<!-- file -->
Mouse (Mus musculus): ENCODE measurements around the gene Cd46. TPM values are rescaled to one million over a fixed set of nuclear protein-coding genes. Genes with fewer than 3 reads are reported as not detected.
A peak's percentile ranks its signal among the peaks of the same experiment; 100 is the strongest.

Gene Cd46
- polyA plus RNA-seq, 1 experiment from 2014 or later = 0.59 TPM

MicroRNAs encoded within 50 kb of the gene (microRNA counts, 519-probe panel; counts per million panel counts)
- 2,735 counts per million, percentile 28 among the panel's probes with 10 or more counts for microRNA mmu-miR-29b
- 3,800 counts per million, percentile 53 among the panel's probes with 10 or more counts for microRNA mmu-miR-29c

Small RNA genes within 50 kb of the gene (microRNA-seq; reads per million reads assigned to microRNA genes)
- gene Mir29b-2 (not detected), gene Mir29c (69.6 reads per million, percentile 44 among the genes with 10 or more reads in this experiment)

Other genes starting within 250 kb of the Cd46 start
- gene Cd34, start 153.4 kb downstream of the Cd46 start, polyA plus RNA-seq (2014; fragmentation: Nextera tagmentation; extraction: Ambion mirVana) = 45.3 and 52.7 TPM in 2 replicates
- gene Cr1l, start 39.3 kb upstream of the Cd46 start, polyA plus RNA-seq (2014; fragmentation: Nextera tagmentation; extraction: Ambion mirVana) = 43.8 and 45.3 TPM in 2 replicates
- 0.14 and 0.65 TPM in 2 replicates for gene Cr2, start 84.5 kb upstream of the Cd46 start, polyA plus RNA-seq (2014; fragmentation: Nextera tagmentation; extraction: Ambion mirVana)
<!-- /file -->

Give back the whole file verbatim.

Mouse (Mus musculus): ENCODE measurements around the gene Cd46. TPM values are rescaled to one million over a fixed set of nuclear protein-coding genes. Genes with fewer than 3 reads are reported as not detected.
A peak's percentile ranks its signal among the peaks of the same experiment; 100 is the strongest.

Gene Cd46
- polyA plus RNA-seq, 1 experiment from 2014 or later = 0.59 TPM

MicroRNAs encoded within 50 kb of the gene (microRNA counts, 519-probe panel; counts per million panel counts)
- 2,735 counts per million, percentile 28 among the panel's probes with 10 or more counts for microRNA mmu-miR-29b
- 3,800 counts per million, percentile 53 among the panel's probes with 10 or more counts for microRNA mmu-miR-29c

Small RNA genes within 50 kb of the gene (microRNA-seq; reads per million reads assigned to microRNA genes)
- gene Mir29b-2 (not detected), gene Mir29c (69.6 reads per million, percentile 44 among the genes with 10 or more reads in this experiment)

Other genes starting within 250 kb of the Cd46 start
- gene Cd34, start 153.4 kb downstream of the Cd46 start, polyA plus RNA-seq (2014; fragmentation: Nextera tagmentation; extraction: Ambion mirVana) = 45.3 and 52.7 TPM in 2 replicates
- gene Cr1l, start 39.3 kb upstream of the Cd46 start, polyA plus RNA-seq (2014; fragmentation: Nextera tagmentation; extraction: Ambion mirVana) = 43.8 and 45.3 TPM in 2 replicates
- 0.14 and 0.65 TPM in 2 replicates for gene Cr2, start 84.5 kb upstream of the Cd46 start, polyA plus RNA-seq (2014; fragmentation: Nextera tagmentation; extraction: Ambion mirVana)